Christian Cawley is MakeUseOf's security editor, Android tinkerer, Windows Phone mentalist, and Doctor Who fan. Follow him as @thegadgetmonkey on Twitter.
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Enthusiasm radiates from Eben Upton. He’s the driving force behind the Raspberry Pi, that small computer that has been revolutionising hobbyist computing since its launch in 2012. Tall, and dressed casually, the founder of the Raspberry Pi Foundation is explaining to me the background to the amazing minicomputer. But Upton isn’t your usual computer designer. He and his team didn’t build the Raspberry Pi to retire on. What they planned was something audacious, something fantastic.
Facebook Home is the highly-promoted new Android app from Facebook that unifies messaging and socializing with a single view and launcher, a sort of home screen replacement. Meanwhile Windows Phone users have People, the contacts/social networking hub that is integrated into the platform. We thought it would be interesting to see which of these approaches to integrated social networking is most effective.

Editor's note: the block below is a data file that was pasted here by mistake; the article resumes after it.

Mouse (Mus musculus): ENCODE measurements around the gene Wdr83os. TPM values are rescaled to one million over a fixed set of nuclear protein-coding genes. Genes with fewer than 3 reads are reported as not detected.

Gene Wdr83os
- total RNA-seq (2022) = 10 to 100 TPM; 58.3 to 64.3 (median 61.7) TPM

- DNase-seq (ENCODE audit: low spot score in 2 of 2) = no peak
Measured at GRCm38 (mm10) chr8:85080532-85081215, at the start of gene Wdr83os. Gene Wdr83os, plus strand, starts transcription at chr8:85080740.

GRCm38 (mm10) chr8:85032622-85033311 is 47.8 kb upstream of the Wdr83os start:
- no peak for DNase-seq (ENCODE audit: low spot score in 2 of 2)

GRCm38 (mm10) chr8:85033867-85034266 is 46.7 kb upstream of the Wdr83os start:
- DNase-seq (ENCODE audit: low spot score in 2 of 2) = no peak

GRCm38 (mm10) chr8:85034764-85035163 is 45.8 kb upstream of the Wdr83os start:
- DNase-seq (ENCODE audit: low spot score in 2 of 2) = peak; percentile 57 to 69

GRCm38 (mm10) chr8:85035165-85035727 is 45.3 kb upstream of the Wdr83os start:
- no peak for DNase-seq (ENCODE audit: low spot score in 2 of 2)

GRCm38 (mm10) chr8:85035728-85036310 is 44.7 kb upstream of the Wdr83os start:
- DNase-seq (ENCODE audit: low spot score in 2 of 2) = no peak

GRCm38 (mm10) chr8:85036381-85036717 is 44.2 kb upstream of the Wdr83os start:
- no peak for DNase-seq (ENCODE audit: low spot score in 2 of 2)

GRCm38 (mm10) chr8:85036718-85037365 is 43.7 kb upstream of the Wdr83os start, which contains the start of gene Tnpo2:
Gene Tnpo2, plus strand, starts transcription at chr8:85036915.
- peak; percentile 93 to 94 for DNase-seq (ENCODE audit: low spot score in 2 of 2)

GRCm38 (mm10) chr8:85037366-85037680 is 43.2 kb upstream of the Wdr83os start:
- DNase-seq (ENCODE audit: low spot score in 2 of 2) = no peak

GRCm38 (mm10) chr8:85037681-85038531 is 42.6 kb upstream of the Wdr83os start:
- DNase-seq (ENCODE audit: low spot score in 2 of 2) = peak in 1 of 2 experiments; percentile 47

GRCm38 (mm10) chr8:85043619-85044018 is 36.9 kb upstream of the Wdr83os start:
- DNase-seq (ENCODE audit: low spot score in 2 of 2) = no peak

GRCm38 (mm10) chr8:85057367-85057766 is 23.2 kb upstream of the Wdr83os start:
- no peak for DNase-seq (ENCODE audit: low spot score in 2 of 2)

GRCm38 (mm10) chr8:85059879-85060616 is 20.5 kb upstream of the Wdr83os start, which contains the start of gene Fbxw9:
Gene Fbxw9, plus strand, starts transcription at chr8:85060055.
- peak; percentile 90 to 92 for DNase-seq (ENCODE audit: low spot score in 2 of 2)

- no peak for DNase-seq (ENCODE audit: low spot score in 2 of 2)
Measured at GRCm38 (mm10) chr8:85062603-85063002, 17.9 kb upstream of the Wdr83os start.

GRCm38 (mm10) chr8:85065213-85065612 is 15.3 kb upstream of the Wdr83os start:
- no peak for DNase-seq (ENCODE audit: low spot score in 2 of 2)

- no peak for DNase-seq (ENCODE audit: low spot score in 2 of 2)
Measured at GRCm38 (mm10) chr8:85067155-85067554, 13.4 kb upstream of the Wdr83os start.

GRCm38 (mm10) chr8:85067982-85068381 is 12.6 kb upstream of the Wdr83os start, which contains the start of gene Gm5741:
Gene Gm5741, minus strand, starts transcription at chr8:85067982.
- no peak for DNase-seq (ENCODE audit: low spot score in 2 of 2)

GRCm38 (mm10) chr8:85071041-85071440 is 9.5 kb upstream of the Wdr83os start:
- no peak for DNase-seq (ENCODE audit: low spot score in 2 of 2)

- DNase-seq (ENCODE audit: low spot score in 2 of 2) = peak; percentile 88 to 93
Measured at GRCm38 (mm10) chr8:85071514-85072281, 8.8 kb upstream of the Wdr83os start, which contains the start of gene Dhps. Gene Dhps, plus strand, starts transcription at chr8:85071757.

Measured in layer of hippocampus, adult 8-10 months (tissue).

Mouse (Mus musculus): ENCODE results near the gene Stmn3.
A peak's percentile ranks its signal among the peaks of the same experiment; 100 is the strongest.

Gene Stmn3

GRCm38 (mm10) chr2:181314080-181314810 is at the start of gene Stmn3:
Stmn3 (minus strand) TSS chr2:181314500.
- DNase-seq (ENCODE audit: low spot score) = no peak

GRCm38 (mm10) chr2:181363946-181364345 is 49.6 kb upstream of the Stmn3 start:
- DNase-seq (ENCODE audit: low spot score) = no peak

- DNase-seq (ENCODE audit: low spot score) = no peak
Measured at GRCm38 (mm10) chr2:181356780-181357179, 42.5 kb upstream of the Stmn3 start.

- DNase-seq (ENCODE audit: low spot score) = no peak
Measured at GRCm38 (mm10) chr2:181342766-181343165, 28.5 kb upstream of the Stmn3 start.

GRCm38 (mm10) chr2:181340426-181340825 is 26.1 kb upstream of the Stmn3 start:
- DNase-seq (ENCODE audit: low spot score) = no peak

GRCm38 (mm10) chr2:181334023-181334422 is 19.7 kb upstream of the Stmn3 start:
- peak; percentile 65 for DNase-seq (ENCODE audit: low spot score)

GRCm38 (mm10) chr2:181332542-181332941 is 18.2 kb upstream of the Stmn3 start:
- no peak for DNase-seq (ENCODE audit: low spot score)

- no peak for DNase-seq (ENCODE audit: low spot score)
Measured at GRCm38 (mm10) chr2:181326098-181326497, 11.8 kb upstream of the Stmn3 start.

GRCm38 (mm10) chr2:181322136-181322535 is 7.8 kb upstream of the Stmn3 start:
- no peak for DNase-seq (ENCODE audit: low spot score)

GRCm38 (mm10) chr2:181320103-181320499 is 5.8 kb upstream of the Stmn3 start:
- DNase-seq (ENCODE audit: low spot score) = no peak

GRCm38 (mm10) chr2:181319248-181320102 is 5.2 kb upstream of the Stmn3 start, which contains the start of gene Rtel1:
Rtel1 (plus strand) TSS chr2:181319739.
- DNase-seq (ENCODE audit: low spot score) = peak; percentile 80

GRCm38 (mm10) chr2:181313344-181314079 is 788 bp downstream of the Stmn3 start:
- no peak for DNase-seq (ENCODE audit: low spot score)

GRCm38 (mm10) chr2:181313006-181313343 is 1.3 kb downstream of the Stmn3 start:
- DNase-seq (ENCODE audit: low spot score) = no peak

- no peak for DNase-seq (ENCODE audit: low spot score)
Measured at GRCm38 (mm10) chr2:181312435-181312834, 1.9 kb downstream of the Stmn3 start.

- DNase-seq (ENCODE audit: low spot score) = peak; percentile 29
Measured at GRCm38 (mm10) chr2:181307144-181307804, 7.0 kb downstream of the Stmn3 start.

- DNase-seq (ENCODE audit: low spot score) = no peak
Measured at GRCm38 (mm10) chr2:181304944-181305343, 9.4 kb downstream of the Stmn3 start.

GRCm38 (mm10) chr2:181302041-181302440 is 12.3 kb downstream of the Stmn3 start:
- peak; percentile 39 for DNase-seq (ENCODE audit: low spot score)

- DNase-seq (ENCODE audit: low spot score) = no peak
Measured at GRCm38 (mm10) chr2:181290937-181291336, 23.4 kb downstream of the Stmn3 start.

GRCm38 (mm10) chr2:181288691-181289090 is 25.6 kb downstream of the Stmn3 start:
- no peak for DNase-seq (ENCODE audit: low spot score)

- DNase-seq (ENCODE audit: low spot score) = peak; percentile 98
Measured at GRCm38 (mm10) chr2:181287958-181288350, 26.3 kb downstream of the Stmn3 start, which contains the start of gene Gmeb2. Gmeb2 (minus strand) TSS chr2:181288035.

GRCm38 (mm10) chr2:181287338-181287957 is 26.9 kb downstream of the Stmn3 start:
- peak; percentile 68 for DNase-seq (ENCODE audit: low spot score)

One of the things I love about a freelance career is being able to up sticks from my home office and go to a local café, bar or library to work in a different environment. It can prove extremely productive and as they say, a change is as good as a rest. I’ve even used the boot of my MPV as a makeshift office! While I generally have my Windows 8 Acer Iconia W7 series tablet with me in such situations, there are of course times when I’ve been caught out.
“Ooh, I’d like that new Facebook Home. Can you put it on my phone?” So began a quest of almost Greek Epic proportions as I first tried to explain to my wife that no, Facebook Home won’t run on her LG Optimus P920 3D. Later, after some research, I found that Facebook Home does indeed work on the LG Optimus P920 3D – and it works on many other older, “unsupported” devices too, just as long as you install a specially adjusted version.
When I became the proud owner of a Nokia Lumia 920, I was delighted to learn that I would be the lucky beneficiary of a free wireless charging pad, apparently worth about £100. Although there were a few hoops to jump through, the pad eventually came a few weeks later, enabling me to simply put my phone down to charge it, rather than struggle working out which way the USB cable connects to my phone.